As I wrote, within the Muslim world there are different interpretations of Islam and some of these are peaceful and apolitical. Globally, Muslims are the most numerous victims of Islamic extremism. In Britain, there are many cultural Muslims who have scant interest in religion at all.

Nevertheless, Islam’s history is one of holy war and conquest, punctuated over the centuries by attempts at enlightenment and reformation which were suppressed. And today’s jihadi extremism, which developed after the First World War, is an interpretation based on the literal reading of religious texts which was practised in previous centuries and which is upheld today by the most powerful religious authorities in the Islamic world.

Yet in Britain and much of the west, the risible pretence is maintained that this is a perversion of Islam and that the religion has nothing to do with Islamic extremism. From the moment this threat emerged in Britain more than three decades ago, the establishment has refused to acknowledge that what we are facing is Islamic holy war, rooted in religious doctrines which are as genuine as they are contestable.

Instead, every excuse is trotted out to downplay or deny that this is the case. Thus Islamic terrorists are merely “ a few nutters”, they are motivated by a vague and nameless “ideology”, they are “anti-Islamic” and so on.

As a result, the establishment persistently fails to acknowledge that the danger lies not just in what certain people do but the specific nature of what they believe and the authority behind it.

So it lets Islamic terrorist prisoners out of jail too early, it is easily duped by participants in its de-radicalisation programmes which mostly avoid challenging Islamic doctrine – and it even perversely harasses conservatively-minded Christians and Jews over their classroom teaching of sexuality, in the misguided belief that the cause of extremism lies in separated cultural lives.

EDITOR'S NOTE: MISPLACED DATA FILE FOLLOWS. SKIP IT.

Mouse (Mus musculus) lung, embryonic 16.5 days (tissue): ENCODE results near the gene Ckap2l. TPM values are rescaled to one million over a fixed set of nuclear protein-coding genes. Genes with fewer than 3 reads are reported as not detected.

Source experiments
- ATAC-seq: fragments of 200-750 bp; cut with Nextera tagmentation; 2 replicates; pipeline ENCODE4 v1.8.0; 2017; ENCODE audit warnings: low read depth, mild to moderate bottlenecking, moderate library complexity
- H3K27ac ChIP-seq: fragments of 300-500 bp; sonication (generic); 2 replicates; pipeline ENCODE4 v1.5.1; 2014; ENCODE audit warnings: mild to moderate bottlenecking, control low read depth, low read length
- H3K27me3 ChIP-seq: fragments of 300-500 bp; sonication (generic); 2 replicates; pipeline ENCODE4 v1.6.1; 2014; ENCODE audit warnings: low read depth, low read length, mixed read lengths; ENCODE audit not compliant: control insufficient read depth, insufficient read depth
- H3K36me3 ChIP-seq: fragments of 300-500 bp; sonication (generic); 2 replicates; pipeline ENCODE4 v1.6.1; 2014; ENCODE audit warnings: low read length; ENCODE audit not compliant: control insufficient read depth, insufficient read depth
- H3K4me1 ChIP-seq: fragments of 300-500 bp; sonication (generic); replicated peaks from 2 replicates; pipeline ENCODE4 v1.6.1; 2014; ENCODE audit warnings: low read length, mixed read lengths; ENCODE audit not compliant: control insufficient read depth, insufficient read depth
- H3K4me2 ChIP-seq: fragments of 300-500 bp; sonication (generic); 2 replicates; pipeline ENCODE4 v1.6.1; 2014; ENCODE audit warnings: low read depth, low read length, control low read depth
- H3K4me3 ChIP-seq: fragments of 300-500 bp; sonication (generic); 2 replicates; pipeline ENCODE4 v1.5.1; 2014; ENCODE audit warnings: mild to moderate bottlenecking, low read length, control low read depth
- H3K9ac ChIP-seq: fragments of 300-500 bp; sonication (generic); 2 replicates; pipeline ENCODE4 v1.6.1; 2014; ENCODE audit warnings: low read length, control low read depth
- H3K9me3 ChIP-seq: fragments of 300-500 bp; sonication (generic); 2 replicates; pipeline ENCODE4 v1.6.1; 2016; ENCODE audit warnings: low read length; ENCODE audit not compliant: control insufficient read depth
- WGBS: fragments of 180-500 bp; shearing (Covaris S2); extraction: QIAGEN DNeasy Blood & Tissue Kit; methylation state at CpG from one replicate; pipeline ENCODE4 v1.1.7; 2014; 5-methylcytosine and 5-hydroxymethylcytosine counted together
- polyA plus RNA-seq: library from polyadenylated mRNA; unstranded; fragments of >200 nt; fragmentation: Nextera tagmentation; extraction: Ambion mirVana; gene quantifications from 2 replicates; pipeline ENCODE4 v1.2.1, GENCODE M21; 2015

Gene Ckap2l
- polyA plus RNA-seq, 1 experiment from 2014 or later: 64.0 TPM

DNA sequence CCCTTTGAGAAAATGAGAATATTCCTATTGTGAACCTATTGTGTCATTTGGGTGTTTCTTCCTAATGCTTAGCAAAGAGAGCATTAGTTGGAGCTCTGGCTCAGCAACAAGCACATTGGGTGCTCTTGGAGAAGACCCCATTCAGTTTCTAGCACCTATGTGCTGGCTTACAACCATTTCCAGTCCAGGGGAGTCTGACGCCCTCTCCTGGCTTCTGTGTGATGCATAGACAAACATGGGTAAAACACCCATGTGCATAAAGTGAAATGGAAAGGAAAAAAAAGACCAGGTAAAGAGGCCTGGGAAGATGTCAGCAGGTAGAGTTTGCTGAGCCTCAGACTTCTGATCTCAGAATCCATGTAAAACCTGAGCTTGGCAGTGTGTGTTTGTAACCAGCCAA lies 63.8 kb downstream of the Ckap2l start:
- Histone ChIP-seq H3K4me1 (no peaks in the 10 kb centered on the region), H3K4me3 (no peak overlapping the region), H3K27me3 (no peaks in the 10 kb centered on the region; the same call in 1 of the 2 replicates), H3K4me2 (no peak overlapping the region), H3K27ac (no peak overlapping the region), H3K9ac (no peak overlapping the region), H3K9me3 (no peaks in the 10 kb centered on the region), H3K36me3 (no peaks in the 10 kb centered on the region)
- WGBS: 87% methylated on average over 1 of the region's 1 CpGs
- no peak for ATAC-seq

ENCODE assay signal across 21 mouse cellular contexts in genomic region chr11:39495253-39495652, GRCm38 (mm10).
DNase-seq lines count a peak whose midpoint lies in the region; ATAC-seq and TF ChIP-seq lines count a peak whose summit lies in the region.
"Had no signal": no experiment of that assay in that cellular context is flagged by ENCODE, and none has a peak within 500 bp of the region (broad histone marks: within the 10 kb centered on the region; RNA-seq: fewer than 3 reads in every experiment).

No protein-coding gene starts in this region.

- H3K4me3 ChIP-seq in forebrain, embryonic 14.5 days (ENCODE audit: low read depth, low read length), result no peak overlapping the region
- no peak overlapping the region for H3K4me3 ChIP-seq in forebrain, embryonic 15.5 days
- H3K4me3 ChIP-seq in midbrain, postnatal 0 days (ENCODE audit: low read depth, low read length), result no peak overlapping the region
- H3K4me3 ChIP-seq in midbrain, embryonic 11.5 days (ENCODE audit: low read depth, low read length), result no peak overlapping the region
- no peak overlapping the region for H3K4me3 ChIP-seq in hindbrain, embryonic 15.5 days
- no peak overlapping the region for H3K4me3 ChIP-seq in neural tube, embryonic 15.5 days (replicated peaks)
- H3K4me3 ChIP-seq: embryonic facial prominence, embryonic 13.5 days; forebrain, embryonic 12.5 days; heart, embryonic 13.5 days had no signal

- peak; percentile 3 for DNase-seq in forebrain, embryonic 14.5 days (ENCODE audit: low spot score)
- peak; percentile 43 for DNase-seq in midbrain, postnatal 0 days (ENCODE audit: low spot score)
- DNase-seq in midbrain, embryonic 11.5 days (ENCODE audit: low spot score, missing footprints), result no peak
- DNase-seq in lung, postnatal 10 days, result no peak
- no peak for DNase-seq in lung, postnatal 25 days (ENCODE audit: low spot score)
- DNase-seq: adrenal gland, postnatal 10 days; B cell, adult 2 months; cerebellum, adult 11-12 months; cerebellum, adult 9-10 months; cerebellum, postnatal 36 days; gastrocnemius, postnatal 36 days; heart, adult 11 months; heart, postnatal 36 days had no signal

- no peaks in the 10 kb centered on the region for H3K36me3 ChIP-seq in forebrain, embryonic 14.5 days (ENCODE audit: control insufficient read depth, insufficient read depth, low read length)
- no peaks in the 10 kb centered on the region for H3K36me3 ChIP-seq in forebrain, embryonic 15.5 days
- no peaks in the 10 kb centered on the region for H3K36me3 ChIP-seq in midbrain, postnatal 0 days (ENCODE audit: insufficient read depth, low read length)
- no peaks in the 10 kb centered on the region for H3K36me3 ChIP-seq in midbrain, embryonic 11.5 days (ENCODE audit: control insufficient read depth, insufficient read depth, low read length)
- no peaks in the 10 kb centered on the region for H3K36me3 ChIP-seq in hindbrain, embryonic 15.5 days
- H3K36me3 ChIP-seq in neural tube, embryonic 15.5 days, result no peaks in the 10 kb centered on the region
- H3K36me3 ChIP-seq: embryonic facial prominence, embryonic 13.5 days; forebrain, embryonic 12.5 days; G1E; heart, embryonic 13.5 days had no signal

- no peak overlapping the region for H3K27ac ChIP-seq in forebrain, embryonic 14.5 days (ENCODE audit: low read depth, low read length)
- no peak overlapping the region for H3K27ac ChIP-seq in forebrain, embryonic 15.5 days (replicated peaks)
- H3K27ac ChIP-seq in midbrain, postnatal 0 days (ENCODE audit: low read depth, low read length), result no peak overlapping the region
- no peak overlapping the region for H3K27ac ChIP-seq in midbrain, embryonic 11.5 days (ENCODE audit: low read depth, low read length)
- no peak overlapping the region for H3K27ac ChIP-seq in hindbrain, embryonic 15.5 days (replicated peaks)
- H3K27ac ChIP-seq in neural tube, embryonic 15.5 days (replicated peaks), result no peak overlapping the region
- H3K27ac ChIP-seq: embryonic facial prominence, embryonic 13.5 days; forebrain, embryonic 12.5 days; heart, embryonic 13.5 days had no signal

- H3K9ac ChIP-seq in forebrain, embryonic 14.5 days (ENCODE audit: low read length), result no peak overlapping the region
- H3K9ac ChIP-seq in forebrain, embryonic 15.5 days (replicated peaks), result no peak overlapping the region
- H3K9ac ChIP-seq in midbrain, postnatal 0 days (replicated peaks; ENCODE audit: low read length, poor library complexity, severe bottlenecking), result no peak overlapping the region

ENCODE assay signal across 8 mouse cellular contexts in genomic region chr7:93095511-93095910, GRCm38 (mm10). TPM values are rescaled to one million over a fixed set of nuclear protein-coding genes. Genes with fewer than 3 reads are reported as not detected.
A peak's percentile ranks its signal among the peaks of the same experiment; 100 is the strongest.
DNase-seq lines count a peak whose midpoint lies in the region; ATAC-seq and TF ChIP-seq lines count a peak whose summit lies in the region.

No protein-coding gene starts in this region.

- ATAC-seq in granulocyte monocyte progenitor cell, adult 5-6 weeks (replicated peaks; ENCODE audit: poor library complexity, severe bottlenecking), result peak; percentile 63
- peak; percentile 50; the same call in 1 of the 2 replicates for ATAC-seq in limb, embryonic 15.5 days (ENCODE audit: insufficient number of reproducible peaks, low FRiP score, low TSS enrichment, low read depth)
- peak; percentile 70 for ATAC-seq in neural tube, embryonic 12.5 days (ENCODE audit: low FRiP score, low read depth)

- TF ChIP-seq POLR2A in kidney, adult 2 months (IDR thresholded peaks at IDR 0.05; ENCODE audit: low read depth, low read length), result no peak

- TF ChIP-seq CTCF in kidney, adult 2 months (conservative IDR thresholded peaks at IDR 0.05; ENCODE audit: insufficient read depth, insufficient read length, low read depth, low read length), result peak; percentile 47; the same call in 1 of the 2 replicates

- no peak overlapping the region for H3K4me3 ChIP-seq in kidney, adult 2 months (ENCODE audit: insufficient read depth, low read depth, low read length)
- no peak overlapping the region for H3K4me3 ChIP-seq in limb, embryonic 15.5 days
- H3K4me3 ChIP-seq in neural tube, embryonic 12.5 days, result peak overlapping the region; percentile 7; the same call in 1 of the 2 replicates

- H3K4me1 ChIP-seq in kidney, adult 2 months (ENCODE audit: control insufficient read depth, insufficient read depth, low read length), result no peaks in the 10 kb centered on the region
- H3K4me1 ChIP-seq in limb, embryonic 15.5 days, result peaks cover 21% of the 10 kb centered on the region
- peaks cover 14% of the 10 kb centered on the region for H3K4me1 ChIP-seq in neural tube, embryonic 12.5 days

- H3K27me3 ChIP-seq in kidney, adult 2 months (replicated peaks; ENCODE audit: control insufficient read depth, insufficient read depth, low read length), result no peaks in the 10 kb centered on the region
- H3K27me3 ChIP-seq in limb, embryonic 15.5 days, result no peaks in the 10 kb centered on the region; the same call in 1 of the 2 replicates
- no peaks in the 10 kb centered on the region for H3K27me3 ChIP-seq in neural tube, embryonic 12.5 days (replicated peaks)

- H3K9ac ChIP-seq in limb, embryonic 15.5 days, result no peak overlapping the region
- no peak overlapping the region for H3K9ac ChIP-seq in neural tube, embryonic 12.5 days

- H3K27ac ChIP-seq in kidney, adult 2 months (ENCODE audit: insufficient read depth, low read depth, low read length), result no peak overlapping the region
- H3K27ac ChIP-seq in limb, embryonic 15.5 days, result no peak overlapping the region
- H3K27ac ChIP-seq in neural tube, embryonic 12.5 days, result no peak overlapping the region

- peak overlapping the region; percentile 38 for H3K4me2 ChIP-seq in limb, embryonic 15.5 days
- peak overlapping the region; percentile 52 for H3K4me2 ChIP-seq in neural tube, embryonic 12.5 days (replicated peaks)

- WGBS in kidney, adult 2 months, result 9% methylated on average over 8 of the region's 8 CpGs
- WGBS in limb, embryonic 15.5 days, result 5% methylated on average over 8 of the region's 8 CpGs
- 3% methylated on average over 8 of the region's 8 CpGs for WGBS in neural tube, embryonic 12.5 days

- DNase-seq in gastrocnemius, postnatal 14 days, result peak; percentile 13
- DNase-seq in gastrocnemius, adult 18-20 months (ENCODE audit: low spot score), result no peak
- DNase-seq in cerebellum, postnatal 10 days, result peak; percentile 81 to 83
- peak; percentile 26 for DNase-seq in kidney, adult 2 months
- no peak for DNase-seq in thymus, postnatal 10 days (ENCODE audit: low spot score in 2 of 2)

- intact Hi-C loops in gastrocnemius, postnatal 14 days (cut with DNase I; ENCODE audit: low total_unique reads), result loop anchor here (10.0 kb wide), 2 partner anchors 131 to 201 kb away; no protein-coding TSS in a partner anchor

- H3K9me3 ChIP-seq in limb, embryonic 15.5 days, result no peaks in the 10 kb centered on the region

Moreover, anyone who points out that Islamic terrorism is part of a holy war being waged against both the west and the not-Islamic-enough Muslim world is denounced for “Islamophobia”.

This also undermines those courageous Muslims pressing for a reform of their religion, often at risk to their lives, who have the ground cut from under their feet by westerners maintaining that the problem doesn’t lie within the Islamic world but with “Islamophobes” who claim that it does.

If we really are not to “go on like this”, the first thing that needs to happen is that this dishonesty must end and the truth must publicly be told.

The government should start saying what it has flinched from saying: that the west is the target of Islamic holy war. It should say that, although many British Muslims pose no threat to anyone, too many in the community either believe the extremist precepts on which the jihad is based or passively go along with them; that too many groups and individuals revere, for example, Sheikh Yusuf Qaradawi who has endorsed human bomb attacks; that even among those Muslims who oppose violence, too many endorse poisonous ideas about the non-Muslim world which create the sea in which extremism and terrorism swim.

It should state bluntly that Muslims must start to take responsibility, both at home and abroad, for this war being waged in the name of their religion – and that the government will take all necessary measures to defeat it.

You see, it’s not just a matter of passing stricter laws. It’s all about the narrative. The jihadists know that whoever controls the narrative, wins. So far, the ignorant, spineless, demoralised west has let them seize control of it. That’s what now has to end.

This article was first published HERE.